Wish me luck, Behavioral Research in Psychology exam, 3 hours and counting.




I didnt realize that Eric Hurley had also had a torn laburm, which could be the reasoning behind his supposed non-expectant return.  A SLAP tear is an injury to a part of the shoulder joint called the labrum. The shoulder joint is a ball and socket joint, similar to the hip; however, the socket of the shoulder joint is extremely shallow, and thus inherently unstable. To compensate for the shallow socket, the shoulder joint has a cuff of cartilage called a labrum that forms a cup for the end of the arm bone (humerus) to move within.

A specific type of labral tear is called a SLAP tear; this stands for Superior Labrum from Anterior to Posterior. The SLAP tear occurs at the point where the tendon of the biceps muscle inserts on the labrum.

How does a SLAP tear occur?
Common reasons for a SLAP tear include:

    • Fall onto an outstretched hand
    • Repetitive overhead actions (throwing)
    • Lifting a heavy object

The area of the labrum where the SLAP tear occurs is susceptible to injury because it is an area of relatively poor vascularity. Other parts of the labrum often heal more easily because the blood supply delivers a healing capacity to the area of the tear. In the area of SLAP tears this is not the case, and chronic shoulder pain can result.







A SLAP repair is performed arthroscopically using sutures to reattach the torn labrum back to the bone. The steps of a SLAP repair are:

1. The SLAP tear is identified and excess tissue is removed.


2. A small hole is drilled into the bone where the labrum has torn off (the SLAP tear).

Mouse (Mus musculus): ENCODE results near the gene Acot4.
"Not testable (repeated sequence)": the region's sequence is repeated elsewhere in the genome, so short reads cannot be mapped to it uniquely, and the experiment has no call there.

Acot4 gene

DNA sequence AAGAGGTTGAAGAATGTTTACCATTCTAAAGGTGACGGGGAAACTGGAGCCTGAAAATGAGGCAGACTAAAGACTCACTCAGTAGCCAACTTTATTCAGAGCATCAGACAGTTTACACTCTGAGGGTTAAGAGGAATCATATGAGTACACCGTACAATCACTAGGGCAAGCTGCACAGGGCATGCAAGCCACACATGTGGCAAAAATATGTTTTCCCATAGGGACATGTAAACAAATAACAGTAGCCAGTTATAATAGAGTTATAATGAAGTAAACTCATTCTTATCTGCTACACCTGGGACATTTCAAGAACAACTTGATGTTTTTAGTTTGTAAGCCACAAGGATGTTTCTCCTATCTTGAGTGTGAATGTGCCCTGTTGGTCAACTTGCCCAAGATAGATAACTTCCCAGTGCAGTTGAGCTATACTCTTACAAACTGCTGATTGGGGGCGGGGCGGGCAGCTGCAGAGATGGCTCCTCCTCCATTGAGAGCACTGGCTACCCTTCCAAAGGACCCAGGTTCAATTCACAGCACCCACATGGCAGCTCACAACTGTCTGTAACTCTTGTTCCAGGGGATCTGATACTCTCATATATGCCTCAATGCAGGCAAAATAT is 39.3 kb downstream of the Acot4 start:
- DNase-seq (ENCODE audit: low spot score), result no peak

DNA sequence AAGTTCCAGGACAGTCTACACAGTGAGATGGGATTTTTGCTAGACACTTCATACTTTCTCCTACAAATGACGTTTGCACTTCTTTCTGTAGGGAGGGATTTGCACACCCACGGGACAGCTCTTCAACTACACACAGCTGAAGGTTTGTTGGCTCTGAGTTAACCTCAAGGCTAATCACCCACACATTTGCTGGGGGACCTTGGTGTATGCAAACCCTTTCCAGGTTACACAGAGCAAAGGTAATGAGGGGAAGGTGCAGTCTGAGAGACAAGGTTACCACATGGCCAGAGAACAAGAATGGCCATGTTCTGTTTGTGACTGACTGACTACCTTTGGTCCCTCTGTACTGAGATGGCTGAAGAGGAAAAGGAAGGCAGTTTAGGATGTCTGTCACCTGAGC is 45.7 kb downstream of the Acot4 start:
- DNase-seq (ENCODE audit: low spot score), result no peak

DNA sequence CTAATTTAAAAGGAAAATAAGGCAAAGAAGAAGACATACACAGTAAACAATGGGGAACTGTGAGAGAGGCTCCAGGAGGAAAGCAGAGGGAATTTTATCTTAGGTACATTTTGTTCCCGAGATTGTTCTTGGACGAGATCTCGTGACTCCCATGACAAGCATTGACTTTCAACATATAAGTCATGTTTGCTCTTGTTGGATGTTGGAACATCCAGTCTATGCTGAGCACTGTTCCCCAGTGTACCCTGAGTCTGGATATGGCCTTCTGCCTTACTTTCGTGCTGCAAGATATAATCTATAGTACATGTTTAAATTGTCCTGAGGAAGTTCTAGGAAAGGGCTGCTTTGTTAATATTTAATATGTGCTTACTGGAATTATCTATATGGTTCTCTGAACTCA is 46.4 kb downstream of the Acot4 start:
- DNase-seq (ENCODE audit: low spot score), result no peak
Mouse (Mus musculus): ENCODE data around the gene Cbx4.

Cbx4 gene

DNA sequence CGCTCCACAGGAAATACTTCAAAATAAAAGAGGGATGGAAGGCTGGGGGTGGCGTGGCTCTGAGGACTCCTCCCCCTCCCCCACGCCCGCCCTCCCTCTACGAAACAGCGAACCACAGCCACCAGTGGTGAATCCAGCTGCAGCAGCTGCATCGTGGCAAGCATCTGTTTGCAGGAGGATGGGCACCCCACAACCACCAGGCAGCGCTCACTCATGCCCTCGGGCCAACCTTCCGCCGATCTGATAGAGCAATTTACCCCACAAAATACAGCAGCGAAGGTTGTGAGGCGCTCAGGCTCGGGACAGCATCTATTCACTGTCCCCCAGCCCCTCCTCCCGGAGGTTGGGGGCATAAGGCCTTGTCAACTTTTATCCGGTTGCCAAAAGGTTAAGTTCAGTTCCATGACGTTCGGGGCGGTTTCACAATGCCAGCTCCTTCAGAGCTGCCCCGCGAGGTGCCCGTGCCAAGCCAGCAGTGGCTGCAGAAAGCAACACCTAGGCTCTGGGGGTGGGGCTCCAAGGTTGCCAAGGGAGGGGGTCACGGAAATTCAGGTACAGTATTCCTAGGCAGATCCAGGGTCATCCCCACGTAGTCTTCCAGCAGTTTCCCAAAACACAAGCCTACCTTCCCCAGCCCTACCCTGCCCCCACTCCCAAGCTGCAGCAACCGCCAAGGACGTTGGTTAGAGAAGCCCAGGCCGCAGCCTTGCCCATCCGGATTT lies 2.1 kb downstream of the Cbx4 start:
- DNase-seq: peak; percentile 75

3. An anchor is placed into this hole; attached to the anchor is a strong suture.


4. The suture is used to tie the torn labrum snuggly against the bone.

Once healed, the SLAP repair allows normal function of the previously damaged labrum and biceps attachment.


Disclaimer! : I do not know for sure if Eric Hurley had what is reffered to as a "slap tear", however, this injury is the common one when reffering to laburm tears in baseball players, so it is fairly safe to assume so.


Log In Sign Up

Log In Sign Up

Please choose a new SB Nation username and password

As part of the new SB Nation launch, prior users will need to choose a permanent username, along with a new password.

Your username will be used to login to SB Nation going forward.

I already have a Vox Media account!

Verify Vox Media account

Please login to your Vox Media account. This account will be linked to your previously existing Eater account.

Please choose a new SB Nation username and password

As part of the new SB Nation launch, prior MT authors will need to choose a new username and password.

Your username will be used to login to SB Nation going forward.

Forgot password?

We'll email you a reset link.

If you signed up using a 3rd party account like Facebook or Twitter, please login with it instead.

Forgot password?

Try another email?

Almost done,

By becoming a registered user, you are also agreeing to our Terms and confirming that you have read our Privacy Policy.

Join Lone Star Ball

You must be a member of Lone Star Ball to participate.

We have our own Community Guidelines at Lone Star Ball. You should read them.

Join Lone Star Ball

You must be a member of Lone Star Ball to participate.

We have our own Community Guidelines at Lone Star Ball. You should read them.




Choose an available username to complete sign up.

In order to provide our users with a better overall experience, we ask for more information from Facebook when using it to login so that we can learn more about our audience and provide you with the best possible experience. We do not store specific user data and the sharing of it is not required to login with Facebook.